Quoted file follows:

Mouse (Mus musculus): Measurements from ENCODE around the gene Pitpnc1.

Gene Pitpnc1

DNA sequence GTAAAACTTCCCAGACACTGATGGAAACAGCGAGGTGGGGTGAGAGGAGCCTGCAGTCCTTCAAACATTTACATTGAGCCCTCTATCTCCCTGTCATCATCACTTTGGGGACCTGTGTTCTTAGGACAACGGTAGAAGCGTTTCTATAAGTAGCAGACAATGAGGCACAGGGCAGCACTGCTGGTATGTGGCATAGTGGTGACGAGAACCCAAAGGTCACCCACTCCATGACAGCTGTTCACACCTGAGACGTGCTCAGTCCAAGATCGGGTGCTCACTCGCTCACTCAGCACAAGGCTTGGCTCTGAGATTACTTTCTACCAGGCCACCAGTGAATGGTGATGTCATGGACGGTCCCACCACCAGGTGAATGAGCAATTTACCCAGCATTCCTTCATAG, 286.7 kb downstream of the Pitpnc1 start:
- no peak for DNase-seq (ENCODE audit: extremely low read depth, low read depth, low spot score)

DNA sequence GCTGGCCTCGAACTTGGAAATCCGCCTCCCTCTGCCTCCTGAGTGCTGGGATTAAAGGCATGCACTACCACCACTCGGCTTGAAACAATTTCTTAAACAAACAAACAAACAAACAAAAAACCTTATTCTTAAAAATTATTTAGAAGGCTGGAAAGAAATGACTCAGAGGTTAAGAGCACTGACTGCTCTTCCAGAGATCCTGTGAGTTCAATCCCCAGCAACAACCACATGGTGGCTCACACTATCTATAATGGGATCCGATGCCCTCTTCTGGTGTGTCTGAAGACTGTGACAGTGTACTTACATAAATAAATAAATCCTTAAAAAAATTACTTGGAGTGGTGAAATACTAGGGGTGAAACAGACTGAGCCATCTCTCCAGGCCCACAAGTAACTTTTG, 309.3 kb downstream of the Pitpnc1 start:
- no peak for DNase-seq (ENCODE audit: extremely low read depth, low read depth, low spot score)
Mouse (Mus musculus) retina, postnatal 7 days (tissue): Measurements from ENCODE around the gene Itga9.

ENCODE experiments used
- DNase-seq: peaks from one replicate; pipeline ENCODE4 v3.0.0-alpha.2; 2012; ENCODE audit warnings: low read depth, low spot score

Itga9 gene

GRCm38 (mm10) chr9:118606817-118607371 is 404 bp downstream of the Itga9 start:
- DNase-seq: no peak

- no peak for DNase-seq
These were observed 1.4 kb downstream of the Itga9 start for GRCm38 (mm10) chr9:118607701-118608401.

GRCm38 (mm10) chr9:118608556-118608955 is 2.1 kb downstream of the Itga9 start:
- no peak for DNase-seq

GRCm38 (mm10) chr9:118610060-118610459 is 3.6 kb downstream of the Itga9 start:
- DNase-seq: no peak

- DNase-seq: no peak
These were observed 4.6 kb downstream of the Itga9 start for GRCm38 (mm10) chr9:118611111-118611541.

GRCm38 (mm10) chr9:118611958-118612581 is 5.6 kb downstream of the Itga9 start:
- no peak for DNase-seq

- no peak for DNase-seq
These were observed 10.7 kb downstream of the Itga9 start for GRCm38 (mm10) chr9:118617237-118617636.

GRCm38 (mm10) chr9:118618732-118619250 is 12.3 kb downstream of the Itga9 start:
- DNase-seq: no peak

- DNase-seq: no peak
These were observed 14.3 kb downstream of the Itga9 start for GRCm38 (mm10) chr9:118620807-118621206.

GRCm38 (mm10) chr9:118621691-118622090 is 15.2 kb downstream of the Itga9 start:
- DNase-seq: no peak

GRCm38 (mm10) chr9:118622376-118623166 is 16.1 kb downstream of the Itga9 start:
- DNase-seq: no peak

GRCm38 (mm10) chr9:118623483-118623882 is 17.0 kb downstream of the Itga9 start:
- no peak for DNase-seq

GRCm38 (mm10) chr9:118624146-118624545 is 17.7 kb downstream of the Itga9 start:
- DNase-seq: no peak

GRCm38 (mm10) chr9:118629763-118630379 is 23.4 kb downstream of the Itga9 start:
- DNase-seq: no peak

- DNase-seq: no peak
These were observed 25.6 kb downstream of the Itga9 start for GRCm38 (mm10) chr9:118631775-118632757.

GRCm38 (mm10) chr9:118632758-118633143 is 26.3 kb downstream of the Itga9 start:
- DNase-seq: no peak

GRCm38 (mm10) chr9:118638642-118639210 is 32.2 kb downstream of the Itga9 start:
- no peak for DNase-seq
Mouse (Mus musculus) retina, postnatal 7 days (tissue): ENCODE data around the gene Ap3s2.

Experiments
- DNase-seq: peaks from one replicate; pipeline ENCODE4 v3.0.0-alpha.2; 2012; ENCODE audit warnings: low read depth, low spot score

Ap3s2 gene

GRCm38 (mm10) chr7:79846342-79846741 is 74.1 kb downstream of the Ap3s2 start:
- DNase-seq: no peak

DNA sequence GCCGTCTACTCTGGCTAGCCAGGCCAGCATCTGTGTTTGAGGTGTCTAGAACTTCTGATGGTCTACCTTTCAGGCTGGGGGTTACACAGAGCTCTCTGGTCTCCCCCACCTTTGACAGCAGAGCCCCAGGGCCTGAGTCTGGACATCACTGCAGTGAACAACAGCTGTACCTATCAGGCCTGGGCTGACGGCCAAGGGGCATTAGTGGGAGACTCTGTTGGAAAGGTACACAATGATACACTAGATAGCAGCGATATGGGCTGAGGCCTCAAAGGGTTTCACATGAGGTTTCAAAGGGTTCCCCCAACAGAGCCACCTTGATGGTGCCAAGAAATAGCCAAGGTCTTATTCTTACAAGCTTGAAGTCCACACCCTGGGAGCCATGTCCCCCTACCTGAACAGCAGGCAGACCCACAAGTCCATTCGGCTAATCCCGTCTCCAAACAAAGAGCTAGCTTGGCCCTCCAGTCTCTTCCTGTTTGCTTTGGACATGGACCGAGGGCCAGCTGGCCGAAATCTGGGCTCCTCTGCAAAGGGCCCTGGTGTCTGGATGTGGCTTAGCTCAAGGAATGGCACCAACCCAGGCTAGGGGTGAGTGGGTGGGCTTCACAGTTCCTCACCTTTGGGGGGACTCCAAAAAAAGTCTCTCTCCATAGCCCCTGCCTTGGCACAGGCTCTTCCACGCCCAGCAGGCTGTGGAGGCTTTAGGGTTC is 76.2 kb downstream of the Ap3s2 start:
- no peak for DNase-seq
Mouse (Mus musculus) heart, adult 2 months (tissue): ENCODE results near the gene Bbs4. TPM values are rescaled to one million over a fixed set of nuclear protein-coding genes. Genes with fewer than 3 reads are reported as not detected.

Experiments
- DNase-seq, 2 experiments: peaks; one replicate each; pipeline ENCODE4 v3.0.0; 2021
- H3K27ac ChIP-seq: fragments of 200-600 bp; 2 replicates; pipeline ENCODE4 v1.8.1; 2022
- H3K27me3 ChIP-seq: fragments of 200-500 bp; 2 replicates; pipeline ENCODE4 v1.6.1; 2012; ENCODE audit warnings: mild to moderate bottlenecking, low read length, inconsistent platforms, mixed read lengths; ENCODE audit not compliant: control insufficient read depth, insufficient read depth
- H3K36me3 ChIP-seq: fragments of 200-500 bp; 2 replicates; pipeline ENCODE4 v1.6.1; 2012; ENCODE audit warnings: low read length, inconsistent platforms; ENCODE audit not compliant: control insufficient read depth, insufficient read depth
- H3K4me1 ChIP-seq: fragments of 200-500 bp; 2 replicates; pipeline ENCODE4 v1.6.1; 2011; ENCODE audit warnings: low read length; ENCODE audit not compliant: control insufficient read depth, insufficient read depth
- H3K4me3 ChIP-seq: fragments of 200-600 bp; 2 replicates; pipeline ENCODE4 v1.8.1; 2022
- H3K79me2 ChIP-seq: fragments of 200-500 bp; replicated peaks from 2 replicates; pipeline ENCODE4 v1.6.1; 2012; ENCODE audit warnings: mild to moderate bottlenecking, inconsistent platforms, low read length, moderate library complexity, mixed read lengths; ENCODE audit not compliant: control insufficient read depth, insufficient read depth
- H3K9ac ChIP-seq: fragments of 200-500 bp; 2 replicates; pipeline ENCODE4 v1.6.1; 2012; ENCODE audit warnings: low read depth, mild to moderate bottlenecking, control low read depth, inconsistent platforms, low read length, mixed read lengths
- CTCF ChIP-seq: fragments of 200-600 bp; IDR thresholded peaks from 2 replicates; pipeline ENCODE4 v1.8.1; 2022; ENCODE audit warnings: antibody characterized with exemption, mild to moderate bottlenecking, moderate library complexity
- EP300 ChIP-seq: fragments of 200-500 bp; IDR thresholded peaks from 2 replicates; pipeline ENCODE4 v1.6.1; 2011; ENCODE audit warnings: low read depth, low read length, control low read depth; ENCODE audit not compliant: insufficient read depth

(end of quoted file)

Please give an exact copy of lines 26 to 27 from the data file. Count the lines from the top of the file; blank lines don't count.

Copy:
- DNase-seq: no peak

- DNase-seq: no peak